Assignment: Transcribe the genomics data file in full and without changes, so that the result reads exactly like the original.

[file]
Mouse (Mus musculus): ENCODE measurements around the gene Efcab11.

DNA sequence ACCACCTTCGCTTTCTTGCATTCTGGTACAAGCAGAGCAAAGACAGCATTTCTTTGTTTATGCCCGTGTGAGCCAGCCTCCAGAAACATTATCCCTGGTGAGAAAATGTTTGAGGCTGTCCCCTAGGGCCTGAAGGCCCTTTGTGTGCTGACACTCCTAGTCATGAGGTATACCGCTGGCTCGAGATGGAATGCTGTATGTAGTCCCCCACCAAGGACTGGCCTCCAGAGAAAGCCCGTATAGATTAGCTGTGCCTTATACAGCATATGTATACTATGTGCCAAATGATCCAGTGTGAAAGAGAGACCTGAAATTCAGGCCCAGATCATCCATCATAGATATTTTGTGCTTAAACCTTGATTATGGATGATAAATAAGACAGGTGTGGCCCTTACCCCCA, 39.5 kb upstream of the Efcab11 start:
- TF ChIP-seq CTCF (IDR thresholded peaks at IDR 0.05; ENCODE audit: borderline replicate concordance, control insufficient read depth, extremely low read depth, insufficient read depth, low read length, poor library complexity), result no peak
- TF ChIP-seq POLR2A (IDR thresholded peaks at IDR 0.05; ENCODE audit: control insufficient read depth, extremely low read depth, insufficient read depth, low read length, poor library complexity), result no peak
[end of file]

Mouse (Mus musculus): ENCODE measurements around the gene Efcab11.

DNA sequence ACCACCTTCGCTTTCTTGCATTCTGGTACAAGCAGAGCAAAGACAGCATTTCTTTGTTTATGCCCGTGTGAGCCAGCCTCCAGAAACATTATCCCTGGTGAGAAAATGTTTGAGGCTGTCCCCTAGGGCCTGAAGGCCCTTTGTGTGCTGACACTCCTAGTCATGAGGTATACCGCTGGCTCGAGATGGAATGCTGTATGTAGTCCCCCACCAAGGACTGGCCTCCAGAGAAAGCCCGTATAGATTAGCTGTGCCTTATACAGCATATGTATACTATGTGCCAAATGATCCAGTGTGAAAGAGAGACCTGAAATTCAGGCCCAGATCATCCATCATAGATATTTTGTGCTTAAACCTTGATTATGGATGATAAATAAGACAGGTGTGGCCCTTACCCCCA, 39.5 kb upstream of the Efcab11 start:
- TF ChIP-seq CTCF (IDR thresholded peaks at IDR 0.05; ENCODE audit: borderline replicate concordance, control insufficient read depth, extremely low read depth, insufficient read depth, low read length, poor library complexity), result no peak
- TF ChIP-seq POLR2A (IDR thresholded peaks at IDR 0.05; ENCODE audit: control insufficient read depth, extremely low read depth, insufficient read depth, low read length, poor library complexity), result no peak